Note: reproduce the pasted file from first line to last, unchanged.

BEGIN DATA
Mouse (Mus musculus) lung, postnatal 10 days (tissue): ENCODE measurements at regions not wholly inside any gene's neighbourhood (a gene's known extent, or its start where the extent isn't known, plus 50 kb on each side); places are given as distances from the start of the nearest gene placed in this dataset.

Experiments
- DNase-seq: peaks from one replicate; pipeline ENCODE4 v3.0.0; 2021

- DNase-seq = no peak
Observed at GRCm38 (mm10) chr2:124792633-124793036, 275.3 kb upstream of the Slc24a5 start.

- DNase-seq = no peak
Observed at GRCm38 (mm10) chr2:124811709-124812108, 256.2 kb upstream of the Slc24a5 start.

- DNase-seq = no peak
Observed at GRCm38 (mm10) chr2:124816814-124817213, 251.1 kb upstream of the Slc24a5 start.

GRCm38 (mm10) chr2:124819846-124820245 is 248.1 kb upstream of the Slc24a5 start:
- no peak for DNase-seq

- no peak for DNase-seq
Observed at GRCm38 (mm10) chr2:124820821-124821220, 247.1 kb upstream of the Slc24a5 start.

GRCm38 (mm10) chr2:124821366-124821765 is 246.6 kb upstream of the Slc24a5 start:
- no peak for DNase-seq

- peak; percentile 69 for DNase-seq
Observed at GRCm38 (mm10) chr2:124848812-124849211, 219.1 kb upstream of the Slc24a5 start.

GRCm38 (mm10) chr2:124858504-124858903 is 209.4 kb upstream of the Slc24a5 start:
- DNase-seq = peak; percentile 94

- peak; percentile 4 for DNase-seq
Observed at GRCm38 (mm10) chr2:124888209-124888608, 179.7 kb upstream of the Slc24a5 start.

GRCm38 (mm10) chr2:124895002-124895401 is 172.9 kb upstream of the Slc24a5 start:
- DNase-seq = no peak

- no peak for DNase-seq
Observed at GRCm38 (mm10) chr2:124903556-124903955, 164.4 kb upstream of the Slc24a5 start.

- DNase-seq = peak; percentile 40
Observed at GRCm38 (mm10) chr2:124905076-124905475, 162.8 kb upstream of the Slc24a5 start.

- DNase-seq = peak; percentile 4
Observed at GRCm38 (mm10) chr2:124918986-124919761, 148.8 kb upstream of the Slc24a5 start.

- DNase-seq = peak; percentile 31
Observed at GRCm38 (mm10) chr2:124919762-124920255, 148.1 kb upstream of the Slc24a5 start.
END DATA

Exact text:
Mouse (Mus musculus) lung, postnatal 10 days (tissue): ENCODE measurements at regions not wholly inside any gene's neighbourhood (a gene's known extent, or its start where the extent isn't known, plus 50 kb on each side); places are given as distances from the start of the nearest gene placed in this dataset.

Experiments
- DNase-seq: peaks from one replicate; pipeline ENCODE4 v3.0.0; 2021

- DNase-seq = no peak
Observed at GRCm38 (mm10) chr2:124792633-124793036, 275.3 kb upstream of the Slc24a5 start.

- DNase-seq = no peak
Observed at GRCm38 (mm10) chr2:124811709-124812108, 256.2 kb upstream of the Slc24a5 start.

- DNase-seq = no peak
Observed at GRCm38 (mm10) chr2:124816814-124817213, 251.1 kb upstream of the Slc24a5 start.

GRCm38 (mm10) chr2:124819846-124820245 is 248.1 kb upstream of the Slc24a5 start:
- no peak for DNase-seq

- no peak for DNase-seq
Observed at GRCm38 (mm10) chr2:124820821-124821220, 247.1 kb upstream of the Slc24a5 start.

GRCm38 (mm10) chr2:124821366-124821765 is 246.6 kb upstream of the Slc24a5 start:
- no peak for DNase-seq

- peak; percentile 69 for DNase-seq
Observed at GRCm38 (mm10) chr2:124848812-124849211, 219.1 kb upstream of the Slc24a5 start.

GRCm38 (mm10) chr2:124858504-124858903 is 209.4 kb upstream of the Slc24a5 start:
- DNase-seq = peak; percentile 94

- peak; percentile 4 for DNase-seq
Observed at GRCm38 (mm10) chr2:124888209-124888608, 179.7 kb upstream of the Slc24a5 start.

GRCm38 (mm10) chr2:124895002-124895401 is 172.9 kb upstream of the Slc24a5 start:
- DNase-seq = no peak

- no peak for DNase-seq
Observed at GRCm38 (mm10) chr2:124903556-124903955, 164.4 kb upstream of the Slc24a5 start.

- DNase-seq = peak; percentile 40
Observed at GRCm38 (mm10) chr2:124905076-124905475, 162.8 kb upstream of the Slc24a5 start.

- DNase-seq = peak; percentile 4
Observed at GRCm38 (mm10) chr2:124918986-124919761, 148.8 kb upstream of the Slc24a5 start.

- DNase-seq = peak; percentile 31
Observed at GRCm38 (mm10) chr2:124919762-124920255, 148.1 kb upstream of the Slc24a5 start.